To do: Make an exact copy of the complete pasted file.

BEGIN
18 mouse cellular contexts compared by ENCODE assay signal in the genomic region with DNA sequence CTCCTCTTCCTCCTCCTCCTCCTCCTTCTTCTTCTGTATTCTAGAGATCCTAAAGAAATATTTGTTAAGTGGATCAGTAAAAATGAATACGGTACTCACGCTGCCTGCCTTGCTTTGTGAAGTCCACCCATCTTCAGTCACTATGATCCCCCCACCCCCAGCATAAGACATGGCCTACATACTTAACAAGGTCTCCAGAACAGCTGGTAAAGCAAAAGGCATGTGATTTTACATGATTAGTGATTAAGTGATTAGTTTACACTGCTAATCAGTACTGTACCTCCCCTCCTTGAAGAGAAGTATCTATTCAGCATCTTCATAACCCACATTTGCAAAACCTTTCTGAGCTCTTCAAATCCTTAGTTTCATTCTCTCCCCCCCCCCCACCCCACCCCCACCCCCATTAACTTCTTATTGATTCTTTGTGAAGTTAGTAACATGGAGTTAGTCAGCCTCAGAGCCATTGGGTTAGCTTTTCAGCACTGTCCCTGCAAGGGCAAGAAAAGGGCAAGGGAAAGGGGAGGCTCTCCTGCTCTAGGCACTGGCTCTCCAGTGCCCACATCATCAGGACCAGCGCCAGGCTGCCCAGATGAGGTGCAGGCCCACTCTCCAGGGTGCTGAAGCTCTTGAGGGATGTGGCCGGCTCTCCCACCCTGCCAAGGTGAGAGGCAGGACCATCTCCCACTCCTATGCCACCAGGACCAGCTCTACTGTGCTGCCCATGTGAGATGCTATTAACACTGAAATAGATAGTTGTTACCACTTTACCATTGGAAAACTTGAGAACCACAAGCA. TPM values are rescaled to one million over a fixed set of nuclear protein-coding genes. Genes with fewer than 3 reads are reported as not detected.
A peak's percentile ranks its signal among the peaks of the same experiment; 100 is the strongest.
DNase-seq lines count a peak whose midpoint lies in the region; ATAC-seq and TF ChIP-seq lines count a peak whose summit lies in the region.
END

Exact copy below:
18 mouse cellular contexts compared by ENCODE assay signal in the genomic region with DNA sequence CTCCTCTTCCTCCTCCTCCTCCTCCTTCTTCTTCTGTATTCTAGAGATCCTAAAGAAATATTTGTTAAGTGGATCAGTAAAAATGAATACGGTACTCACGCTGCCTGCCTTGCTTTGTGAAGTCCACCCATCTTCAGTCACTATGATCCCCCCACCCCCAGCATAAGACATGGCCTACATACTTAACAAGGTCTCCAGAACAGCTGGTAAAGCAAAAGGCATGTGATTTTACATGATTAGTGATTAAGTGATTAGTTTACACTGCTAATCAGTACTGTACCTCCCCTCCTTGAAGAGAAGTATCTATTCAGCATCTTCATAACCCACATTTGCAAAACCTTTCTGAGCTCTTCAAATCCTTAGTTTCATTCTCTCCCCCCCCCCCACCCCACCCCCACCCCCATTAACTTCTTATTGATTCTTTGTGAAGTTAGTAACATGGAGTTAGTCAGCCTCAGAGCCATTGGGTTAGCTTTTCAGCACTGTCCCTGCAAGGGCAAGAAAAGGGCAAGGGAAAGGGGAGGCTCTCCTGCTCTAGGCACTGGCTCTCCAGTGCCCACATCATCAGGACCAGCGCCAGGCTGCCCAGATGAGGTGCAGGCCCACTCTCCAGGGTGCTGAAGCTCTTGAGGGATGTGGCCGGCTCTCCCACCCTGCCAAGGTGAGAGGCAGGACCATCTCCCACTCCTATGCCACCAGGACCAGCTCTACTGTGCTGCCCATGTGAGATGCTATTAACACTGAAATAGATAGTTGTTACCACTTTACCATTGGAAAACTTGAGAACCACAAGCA. TPM values are rescaled to one million over a fixed set of nuclear protein-coding genes. Genes with fewer than 3 reads are reported as not detected.
A peak's percentile ranks its signal among the peaks of the same experiment; 100 is the strongest.
DNase-seq lines count a peak whose midpoint lies in the region; ATAC-seq and TF ChIP-seq lines count a peak whose summit lies in the region.